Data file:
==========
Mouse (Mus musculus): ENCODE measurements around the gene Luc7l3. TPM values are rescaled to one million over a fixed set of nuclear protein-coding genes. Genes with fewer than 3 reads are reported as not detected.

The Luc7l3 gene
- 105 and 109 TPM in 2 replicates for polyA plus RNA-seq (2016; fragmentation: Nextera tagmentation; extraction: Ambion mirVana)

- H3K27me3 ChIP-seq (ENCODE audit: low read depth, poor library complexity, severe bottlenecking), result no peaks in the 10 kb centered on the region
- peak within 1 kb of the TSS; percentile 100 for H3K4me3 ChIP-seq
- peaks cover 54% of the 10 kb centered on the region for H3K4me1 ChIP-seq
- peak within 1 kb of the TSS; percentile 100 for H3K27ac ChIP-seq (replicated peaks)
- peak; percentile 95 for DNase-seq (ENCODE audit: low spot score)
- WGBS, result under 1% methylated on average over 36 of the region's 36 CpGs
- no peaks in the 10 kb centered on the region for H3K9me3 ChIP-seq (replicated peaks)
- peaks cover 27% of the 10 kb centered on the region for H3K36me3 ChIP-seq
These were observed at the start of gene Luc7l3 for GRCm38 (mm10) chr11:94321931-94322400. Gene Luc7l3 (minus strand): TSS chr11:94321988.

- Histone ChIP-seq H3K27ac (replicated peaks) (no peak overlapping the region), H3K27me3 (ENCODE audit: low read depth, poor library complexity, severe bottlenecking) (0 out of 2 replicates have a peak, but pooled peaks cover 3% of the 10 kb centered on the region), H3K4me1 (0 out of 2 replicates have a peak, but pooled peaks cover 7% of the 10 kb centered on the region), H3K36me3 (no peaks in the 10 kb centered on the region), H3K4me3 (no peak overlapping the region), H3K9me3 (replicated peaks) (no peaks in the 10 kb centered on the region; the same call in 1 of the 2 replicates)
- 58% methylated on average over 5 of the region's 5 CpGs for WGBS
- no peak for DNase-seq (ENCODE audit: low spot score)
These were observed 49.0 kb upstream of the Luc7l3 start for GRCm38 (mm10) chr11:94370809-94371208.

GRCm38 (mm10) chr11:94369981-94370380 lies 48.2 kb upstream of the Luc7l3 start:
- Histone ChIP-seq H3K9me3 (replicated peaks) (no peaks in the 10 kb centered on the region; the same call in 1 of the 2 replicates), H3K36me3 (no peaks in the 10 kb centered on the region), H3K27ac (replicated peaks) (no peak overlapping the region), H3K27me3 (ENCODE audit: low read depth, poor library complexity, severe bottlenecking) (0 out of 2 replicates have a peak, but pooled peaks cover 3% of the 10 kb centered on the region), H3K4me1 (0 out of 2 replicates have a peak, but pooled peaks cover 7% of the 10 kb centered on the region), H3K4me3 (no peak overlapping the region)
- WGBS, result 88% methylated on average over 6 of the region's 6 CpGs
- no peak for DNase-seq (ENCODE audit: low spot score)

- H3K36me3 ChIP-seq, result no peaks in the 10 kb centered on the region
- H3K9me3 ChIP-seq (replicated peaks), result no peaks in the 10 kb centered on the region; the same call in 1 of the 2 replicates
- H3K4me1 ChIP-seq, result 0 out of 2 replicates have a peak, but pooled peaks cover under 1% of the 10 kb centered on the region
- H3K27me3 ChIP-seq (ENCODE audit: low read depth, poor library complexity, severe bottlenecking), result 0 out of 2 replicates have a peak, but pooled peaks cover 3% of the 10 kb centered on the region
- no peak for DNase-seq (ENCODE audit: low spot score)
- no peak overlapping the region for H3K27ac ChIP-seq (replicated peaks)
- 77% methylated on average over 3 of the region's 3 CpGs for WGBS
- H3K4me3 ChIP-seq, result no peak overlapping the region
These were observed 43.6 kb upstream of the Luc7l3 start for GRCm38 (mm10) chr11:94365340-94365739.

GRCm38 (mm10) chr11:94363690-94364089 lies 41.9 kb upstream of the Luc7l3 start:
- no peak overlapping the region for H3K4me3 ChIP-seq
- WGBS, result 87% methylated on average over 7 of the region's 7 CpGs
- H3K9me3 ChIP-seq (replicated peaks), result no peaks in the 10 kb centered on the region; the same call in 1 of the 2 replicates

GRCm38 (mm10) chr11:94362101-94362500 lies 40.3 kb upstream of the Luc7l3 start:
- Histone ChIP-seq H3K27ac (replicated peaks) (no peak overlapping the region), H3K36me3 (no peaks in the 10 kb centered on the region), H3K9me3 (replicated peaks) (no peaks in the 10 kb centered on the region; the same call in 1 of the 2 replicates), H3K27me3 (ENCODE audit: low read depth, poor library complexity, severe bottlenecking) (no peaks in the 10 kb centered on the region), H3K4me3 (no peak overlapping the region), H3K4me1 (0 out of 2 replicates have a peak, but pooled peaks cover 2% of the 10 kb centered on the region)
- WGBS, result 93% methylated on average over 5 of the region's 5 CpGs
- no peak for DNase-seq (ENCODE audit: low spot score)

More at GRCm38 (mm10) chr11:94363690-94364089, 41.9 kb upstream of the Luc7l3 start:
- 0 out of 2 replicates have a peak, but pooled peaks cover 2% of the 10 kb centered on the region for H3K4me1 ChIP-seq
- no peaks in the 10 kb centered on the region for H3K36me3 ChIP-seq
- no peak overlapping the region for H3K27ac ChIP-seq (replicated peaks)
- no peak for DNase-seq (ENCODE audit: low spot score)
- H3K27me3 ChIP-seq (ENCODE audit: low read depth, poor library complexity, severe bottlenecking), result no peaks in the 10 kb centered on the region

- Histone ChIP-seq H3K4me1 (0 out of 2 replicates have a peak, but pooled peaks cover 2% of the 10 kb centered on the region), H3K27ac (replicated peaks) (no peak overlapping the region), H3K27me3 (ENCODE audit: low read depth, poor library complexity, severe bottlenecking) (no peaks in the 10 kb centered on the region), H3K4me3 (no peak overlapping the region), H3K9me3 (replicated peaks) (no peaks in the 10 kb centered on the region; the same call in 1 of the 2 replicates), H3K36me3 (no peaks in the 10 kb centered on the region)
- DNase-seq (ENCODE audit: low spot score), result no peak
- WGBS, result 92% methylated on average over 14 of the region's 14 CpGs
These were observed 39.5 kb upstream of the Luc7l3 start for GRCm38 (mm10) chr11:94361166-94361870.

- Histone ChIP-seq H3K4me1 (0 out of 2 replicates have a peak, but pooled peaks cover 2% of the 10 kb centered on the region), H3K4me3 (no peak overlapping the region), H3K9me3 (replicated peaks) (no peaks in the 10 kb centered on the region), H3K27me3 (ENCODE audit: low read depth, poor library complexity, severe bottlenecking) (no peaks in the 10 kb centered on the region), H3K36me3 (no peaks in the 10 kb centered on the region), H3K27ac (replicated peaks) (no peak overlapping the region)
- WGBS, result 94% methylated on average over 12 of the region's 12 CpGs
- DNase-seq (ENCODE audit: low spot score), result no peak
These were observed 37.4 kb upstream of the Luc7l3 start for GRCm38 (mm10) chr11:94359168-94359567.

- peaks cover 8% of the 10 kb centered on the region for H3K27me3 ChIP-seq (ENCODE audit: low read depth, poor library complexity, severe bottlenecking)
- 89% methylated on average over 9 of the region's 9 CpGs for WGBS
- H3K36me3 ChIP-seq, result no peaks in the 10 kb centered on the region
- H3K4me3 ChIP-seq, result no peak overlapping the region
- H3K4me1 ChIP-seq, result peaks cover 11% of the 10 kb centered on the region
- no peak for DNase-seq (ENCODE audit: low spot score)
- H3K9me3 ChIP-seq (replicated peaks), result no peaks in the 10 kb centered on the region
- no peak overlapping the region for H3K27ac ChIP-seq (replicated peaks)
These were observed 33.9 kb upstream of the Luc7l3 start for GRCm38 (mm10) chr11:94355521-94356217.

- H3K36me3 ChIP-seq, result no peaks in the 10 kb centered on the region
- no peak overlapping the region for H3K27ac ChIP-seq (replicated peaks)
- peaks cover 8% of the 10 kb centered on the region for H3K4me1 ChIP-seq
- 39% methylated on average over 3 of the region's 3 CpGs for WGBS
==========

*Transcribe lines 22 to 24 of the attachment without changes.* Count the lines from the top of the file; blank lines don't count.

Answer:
- H3K9me3 ChIP-seq (replicated peaks), result no peaks in the 10 kb centered on the region; the same call in 1 of the 2 replicates
- H3K4me1 ChIP-seq, result 0 out of 2 replicates have a peak, but pooled peaks cover under 1% of the 10 kb centered on the region
- H3K27me3 ChIP-seq (ENCODE audit: low read depth, poor library complexity, severe bottlenecking), result 0 out of 2 replicates have a peak, but pooled peaks cover 3% of the 10 kb centered on the region